Thursday morning the Supreme Court issued a terse one-line decision, “The judgment is affirmed by an equally divided Court,” in United States v. Texas, a case arising from the Obama administration’s November 2014 “guidance” that would have deferred deportation for certain immigrants, principally young people who grew up in the United States without papers and undocumented parents of citizen children.
In a case filed by Texas, along with 25 other states, in the border town of Brownsville, a United States district judge enjoined the Obama administration’s deferred-action program, ruling that the states had “standing” on the flimsy ground that they incur the expense of providing drivers’ licenses to the additional inhabitants. Judge Andrew S. Hanen then agreed with the challengers and invalidated the program altogether, finding that the Obama administration did not follow the necessary procedures for adopting regulations under the federal immigration statute.
The district judge’s ruling was upheld 2-1 by a panel of the United States Court of Appeals for the Fifth Circuit, which covers most of the Deep South. The Supreme Court’s decision leaves these reactionary rulings in effect, but creates no national precedent binding on other federal courts.
The case has been considered a bellwether for executive authority over immigration, particularly since last January when the Supreme Court issued an extraordinary order that directed the parties to address whether “deferred action” violates a constitutional provision, Article II, Section 3, stating that the executive branch “shall take care that the laws be faithfully executed.”
With the death of Associate Justice Antonin Scalia, last April’s oral argument seemed perfunctory, as the eight justices appeared to be divided evenly and unable to find any common ground for compromise.
While the Texas court’s injunction purports to be national in scope, there is nothing to stop a district court outside the Fifth Circuit from entering a contrary ruling and creating a conflict in the lower courts. To date none has done so, however.
Thursday’s ruling has been portrayed in major media outlets, including The New York Times, as “effectively ending what Mr. Obama had hoped would become one of his central legacies,” the shielding of “as many as five million undocumented immigrants from deportation.”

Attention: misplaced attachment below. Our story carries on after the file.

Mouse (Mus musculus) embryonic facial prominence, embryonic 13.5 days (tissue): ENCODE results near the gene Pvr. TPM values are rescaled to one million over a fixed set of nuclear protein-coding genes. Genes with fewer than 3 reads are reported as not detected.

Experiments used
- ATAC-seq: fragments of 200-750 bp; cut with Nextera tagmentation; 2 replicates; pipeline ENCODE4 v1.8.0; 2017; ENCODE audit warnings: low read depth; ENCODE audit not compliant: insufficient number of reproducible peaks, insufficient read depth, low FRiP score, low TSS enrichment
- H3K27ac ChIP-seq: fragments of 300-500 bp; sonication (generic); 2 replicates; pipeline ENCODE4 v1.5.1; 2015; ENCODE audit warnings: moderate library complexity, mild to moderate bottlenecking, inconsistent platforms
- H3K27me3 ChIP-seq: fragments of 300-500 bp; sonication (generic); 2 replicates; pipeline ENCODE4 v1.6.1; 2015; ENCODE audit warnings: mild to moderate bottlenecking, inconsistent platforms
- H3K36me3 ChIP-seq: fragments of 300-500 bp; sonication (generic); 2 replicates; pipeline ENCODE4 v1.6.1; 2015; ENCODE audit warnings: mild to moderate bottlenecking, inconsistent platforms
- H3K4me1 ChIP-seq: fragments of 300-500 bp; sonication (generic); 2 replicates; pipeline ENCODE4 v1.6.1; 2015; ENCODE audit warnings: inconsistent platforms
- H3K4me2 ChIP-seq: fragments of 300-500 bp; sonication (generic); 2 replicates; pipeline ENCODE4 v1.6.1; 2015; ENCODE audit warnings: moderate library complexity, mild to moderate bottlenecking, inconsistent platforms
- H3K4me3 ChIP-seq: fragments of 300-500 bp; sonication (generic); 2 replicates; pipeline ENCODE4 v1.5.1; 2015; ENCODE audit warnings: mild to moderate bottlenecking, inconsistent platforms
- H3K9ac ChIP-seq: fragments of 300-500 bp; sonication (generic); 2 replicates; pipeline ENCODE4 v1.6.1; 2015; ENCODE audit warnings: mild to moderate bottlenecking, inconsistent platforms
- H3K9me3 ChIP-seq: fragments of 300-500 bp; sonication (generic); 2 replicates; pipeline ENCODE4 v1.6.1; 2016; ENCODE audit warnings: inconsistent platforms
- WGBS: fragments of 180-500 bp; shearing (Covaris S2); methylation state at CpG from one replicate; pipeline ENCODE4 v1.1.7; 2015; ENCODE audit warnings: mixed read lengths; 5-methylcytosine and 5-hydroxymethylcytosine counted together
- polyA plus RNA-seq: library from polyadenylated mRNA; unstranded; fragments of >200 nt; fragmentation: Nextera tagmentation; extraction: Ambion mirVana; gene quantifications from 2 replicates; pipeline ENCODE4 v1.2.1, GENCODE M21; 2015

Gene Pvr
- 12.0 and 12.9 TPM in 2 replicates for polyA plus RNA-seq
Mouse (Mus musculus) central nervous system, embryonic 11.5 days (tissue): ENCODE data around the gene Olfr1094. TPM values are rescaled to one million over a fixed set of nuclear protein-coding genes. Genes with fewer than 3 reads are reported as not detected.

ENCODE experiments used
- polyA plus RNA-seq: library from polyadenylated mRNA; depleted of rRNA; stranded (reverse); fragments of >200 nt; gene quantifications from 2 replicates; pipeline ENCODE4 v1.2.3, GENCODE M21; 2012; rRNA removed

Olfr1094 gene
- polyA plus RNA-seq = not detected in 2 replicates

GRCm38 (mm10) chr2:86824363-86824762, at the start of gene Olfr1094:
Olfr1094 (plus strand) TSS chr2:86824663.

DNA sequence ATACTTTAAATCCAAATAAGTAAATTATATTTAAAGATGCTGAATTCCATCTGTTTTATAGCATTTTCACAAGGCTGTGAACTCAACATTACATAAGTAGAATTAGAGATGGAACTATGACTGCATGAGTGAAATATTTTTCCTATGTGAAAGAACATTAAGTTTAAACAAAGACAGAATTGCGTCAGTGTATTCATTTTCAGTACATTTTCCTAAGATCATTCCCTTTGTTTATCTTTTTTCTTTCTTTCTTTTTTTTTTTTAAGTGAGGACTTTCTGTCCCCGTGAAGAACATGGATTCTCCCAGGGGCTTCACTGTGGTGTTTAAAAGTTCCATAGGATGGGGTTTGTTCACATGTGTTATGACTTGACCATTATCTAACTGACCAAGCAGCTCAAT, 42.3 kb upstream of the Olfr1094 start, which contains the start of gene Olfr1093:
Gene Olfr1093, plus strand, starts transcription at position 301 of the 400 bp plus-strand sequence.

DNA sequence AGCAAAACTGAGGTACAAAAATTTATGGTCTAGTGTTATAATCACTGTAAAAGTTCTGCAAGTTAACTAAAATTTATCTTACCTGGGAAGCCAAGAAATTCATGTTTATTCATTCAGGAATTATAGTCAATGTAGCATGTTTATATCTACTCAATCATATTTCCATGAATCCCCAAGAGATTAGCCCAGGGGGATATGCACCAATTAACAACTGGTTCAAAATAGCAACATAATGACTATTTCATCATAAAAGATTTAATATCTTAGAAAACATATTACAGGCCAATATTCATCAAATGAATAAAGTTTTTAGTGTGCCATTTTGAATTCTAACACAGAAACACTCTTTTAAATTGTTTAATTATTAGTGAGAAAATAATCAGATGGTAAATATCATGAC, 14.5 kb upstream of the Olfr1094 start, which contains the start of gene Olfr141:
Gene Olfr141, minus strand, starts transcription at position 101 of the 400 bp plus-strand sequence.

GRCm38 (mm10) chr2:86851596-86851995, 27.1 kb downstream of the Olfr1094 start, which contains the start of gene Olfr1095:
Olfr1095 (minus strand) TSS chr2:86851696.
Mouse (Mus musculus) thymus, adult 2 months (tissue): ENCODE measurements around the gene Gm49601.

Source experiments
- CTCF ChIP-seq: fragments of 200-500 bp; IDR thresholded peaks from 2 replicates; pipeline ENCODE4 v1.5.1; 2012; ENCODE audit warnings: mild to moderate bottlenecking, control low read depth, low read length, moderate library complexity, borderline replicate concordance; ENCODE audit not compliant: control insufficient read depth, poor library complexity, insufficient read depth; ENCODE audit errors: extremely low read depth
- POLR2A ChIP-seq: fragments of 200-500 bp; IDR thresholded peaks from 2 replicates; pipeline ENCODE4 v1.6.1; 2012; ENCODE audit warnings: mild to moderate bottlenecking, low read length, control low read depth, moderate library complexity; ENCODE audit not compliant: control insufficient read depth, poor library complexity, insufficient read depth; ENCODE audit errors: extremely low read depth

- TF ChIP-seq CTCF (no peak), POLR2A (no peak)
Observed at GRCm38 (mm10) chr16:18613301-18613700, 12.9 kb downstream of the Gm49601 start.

Obama’s proposed measure would have meant merely a temporary stay on deportations of some undocumented immigrants, who, treated as criminals, would have to register with the Federal government and could subsequently be deported at its discretion.
In fact, the Obama administration has for years waged a relentless campaign against immigrants, deporting an estimated 2.5 million people since coming to power in 2009—23 percent more than under Republican president George W. Bush and more than all 20th century presidents combined.
Commenting on the “unfortunate” decision, Obama boasted of his own right-wing anti-immigrant credentials, declaring, “Since I took office, we’ve deployed more border agents and technology to our southern border than ever before. That has helped cut illegal border crossings to their lowest levels since the 1970s.”
Reuters news reported last month that the Obama administration would be targeting Central American immigrants, among the most impoverished at-risk people seeking refuge in the United States. Obama administration officials told Reuters that the raids would specifically target mothers and their children, as well as orphans and other children traveling alone. According to current estimates, the Obama administration has close to 30,000 orphans and unaccompanied children detained under barbaric and inhumane conditions.